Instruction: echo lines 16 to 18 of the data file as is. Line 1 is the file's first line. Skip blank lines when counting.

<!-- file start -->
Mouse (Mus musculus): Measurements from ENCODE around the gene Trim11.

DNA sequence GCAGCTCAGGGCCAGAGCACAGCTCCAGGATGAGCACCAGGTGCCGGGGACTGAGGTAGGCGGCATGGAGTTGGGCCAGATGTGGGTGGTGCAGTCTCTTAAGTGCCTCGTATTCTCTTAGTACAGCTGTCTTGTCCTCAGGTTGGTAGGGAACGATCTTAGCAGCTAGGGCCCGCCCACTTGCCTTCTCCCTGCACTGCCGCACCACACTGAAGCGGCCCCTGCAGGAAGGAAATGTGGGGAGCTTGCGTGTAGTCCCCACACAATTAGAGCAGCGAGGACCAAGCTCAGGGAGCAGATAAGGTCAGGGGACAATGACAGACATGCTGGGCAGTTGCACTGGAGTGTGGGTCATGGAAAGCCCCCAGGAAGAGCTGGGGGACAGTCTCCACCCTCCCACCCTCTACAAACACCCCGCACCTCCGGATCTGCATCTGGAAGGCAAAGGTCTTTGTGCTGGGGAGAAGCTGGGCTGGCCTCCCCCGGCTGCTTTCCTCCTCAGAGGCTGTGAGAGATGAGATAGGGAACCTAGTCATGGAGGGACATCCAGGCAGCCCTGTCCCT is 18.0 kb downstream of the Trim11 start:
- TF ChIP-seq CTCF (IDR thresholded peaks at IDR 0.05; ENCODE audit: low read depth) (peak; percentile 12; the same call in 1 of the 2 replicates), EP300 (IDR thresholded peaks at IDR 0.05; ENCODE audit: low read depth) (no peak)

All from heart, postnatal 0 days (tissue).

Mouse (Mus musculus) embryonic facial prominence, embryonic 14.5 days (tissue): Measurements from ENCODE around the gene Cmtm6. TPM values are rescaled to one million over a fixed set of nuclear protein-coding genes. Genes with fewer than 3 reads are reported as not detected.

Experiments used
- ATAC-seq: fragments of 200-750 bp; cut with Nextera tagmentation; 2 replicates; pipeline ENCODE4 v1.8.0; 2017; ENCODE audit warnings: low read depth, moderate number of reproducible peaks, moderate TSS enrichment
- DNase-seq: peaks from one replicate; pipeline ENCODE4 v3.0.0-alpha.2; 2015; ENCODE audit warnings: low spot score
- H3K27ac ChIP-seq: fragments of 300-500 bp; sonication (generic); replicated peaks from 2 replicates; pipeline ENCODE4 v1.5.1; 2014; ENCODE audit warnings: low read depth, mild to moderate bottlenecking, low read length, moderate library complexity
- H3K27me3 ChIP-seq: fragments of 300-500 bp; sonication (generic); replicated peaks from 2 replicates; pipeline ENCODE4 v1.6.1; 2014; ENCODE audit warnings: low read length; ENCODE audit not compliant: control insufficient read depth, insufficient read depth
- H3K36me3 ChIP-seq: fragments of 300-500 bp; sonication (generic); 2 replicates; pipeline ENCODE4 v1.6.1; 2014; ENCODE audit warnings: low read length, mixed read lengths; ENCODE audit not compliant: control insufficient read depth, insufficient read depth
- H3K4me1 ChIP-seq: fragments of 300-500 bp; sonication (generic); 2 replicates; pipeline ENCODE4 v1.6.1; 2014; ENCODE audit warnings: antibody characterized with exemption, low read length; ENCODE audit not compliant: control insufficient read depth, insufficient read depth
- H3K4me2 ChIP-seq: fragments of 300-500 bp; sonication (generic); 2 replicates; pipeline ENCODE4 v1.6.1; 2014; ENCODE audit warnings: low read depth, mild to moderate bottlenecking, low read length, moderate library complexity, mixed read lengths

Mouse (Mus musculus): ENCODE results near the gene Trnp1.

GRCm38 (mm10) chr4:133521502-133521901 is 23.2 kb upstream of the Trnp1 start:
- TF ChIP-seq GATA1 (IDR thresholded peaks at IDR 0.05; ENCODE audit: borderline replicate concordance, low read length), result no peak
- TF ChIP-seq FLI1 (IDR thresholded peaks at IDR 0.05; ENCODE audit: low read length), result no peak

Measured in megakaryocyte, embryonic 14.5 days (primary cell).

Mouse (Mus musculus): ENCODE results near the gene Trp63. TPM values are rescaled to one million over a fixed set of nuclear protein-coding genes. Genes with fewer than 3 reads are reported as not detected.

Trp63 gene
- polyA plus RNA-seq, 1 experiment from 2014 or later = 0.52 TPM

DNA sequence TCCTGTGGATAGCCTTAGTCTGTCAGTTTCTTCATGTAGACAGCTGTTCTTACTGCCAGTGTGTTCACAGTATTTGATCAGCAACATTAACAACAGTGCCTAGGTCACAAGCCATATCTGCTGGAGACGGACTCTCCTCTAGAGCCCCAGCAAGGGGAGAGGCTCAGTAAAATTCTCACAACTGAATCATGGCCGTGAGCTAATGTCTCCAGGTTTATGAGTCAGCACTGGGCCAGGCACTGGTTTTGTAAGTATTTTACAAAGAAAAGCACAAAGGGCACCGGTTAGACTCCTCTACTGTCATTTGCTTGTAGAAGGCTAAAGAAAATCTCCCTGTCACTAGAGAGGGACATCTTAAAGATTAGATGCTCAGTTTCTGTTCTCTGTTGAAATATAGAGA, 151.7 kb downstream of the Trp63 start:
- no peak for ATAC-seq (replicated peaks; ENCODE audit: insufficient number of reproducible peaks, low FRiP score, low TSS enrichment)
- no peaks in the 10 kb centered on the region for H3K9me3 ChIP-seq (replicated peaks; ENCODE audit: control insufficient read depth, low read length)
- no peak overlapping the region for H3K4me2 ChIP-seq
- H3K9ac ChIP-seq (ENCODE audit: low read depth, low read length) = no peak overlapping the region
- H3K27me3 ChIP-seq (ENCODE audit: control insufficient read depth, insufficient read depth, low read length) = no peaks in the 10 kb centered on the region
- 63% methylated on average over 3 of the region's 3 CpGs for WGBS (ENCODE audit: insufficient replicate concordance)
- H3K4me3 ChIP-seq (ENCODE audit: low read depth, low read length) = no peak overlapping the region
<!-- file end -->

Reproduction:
- TF ChIP-seq GATA1 (IDR thresholded peaks at IDR 0.05; ENCODE audit: borderline replicate concordance, low read length), result no peak
- TF ChIP-seq FLI1 (IDR thresholded peaks at IDR 0.05; ENCODE audit: low read length), result no peak

Measured in megakaryocyte, embryonic 14.5 days (primary cell).